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Shocking News: Holiday Travel Is Going to Be Busy This Year (And Here’s How to Survive It)

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We’ve got a bit of a problem this weekend. And we also have plenty of solutions.

One in three Americans will travel for the holidays this year, which is a 4.4 percent increase from last year, and with Christmas happening literally next Tuesday, AAA warns that specifically the date of December 20 is going to be a very busy travel day no matter how you’re doing it–airports, roads, trains, etc. Driving in big cities will triple in time length and people will be packing themselves into airports like sardines, as we have now reached the dreaded Weekend Before Christmas. And chances are if you’re involving yourself in holiday travel, you’re going to probably become very annoyed, during some of it. Do not fret, however, weary traveler–we have you covered.

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First of all, I’m not going to tell you to “avoid traveling during peak hours,” because, straight up, sometimes you can’t avoid this. You’re going to travel when your schedule permits it because you’re an adult with a life and maybe a job and responsibilities, which may or may not be other actual human beings with lives and responsibilities.

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First of all, I’m not going to tell you to “avoid traveling during peak hours,” because, straight up, sometimes you can’t avoid this.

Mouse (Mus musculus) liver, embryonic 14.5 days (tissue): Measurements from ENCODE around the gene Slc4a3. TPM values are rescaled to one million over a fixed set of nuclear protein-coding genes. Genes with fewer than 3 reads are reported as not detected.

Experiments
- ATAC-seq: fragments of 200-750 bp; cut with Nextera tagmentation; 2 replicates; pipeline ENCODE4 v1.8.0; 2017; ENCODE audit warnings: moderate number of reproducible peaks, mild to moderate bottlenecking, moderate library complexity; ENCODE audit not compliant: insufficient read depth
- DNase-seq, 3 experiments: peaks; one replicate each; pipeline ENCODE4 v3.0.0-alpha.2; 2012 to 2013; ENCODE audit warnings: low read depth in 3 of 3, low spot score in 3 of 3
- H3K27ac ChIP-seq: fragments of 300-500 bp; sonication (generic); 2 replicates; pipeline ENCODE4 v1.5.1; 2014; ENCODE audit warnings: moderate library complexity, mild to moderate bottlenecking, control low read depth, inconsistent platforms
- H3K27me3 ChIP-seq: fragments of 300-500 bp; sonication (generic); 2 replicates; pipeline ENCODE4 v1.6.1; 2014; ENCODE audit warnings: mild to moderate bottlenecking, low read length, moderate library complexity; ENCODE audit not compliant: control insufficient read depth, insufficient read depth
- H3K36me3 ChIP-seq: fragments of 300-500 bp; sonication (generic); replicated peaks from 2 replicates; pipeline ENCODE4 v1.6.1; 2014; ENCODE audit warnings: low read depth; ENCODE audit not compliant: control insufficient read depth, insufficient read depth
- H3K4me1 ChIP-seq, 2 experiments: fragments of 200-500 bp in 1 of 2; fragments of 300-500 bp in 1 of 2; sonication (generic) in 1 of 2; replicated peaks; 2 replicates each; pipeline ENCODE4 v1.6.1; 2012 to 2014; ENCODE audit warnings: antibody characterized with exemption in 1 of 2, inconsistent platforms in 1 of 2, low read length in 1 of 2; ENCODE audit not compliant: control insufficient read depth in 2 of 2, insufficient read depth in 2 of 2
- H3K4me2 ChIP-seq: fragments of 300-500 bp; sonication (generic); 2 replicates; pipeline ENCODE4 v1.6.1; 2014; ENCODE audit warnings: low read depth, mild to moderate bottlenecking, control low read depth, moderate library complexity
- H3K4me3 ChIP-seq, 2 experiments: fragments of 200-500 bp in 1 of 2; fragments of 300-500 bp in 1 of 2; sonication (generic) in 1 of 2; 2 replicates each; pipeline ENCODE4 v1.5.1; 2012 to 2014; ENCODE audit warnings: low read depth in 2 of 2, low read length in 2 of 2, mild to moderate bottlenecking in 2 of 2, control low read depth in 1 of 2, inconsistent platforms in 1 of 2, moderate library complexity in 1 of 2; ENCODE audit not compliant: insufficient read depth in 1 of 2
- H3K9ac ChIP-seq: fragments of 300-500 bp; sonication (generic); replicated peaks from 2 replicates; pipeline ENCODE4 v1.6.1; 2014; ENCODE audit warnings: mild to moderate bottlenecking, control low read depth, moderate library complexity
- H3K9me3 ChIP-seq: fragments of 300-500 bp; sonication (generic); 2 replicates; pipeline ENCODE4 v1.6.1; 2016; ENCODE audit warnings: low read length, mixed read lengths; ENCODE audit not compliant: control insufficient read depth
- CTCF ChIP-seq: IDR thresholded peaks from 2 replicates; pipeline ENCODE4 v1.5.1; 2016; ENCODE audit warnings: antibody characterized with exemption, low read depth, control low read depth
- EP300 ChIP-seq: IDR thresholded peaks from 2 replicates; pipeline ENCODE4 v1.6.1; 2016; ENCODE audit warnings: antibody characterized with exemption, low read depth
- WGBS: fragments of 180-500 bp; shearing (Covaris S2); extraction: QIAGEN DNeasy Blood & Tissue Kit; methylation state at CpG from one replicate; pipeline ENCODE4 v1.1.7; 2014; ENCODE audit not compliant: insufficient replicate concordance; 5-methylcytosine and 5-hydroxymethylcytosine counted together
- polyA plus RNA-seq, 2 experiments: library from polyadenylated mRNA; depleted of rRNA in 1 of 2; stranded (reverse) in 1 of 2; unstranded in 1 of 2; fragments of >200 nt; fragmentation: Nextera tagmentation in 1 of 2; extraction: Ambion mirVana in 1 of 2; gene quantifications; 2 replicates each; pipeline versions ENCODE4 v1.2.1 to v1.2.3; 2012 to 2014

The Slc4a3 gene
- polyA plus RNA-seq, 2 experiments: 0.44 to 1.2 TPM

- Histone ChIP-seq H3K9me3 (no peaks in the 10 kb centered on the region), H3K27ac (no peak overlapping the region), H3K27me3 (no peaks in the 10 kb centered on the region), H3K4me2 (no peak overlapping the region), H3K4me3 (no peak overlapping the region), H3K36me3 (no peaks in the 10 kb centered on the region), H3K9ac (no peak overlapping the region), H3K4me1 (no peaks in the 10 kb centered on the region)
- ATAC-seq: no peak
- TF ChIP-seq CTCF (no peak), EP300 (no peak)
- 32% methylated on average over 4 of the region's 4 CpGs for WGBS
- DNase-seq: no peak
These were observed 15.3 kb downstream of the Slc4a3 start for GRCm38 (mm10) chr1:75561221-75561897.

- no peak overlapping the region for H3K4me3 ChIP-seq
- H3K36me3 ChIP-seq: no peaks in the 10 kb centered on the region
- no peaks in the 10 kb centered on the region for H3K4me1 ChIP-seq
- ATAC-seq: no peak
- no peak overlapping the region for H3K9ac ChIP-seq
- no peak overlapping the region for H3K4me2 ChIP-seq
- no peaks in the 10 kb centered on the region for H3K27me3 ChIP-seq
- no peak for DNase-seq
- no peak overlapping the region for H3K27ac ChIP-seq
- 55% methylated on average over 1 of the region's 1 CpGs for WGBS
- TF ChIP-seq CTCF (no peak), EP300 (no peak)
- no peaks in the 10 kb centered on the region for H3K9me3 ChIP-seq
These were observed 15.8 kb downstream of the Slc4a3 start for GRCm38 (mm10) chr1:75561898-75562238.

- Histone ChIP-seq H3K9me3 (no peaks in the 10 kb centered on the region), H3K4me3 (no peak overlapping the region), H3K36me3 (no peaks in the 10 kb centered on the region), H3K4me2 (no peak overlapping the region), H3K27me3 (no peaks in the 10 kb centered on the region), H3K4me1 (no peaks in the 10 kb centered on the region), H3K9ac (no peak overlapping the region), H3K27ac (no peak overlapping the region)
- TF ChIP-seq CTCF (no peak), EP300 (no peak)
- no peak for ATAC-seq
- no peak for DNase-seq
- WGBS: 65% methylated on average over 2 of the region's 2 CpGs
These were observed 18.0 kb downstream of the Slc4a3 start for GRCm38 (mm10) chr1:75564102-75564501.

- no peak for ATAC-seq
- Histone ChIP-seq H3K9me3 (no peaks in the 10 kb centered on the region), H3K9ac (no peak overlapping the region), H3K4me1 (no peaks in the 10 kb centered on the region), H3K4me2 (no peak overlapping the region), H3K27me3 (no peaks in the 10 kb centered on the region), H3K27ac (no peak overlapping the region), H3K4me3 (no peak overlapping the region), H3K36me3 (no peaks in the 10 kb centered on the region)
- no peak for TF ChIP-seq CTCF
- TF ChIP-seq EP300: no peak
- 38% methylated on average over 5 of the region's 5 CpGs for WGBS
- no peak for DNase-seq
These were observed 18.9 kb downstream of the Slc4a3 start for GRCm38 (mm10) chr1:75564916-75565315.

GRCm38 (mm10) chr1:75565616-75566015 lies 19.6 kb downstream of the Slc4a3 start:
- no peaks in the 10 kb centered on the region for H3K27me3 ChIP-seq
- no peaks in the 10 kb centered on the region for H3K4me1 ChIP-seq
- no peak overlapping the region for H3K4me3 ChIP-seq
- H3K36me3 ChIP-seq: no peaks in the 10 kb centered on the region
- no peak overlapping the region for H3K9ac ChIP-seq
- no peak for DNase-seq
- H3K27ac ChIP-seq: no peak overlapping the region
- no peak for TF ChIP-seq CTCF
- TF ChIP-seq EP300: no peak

Therefore someone telling you to just “not travel when everyone else is traveling” is, oftentimes, pretty useless. People are traveling at this time because that’s when most of us can.

That said, you can still travel when everybody else is traveling without a stress volcano erupting from your head. Here are some of our realistic tips for your health and general traveling wellbeing.

Remember That You Cannot Control This

Here is your preliminary advice that might sound extremely obvious. You can’t control crowds. They exist. Always. You cannot control what happens with your flight at an airport. You can’t ever predict a delay or cancelation–so go easy on yourself. Worrying about it consistently does nothing for you–you’re still going, aren’t you? So, try. To relax. Just remember that you’re a smart human being who is entirely capable of figuring out what the next step is when that time comes.

Bring Your Own Snacks and Drink Water

Airport food is expensive and, quite frankly, not always the best for you nutrition-wise, so pack a few snacks so that you don’t have to rely on what may or may not be sold at an Airport News (or whatever) store. Also, airline food is usually very high in salt/sodium, which will generally make you feel worse in the sky–bringing your own food can help with this, as well. Also, drink a lot of water (especially if you’re treating yourself to Plane Alcohol). Flying dehydrates the crap out of you.

Don’t Be a Jerk

Be extra kind to others around you. Everyone is stressed, and there are a lot more people traveling than usual–which means, chances are, people are going to be more annoying in general. Treating others badly (especially airport workers) is not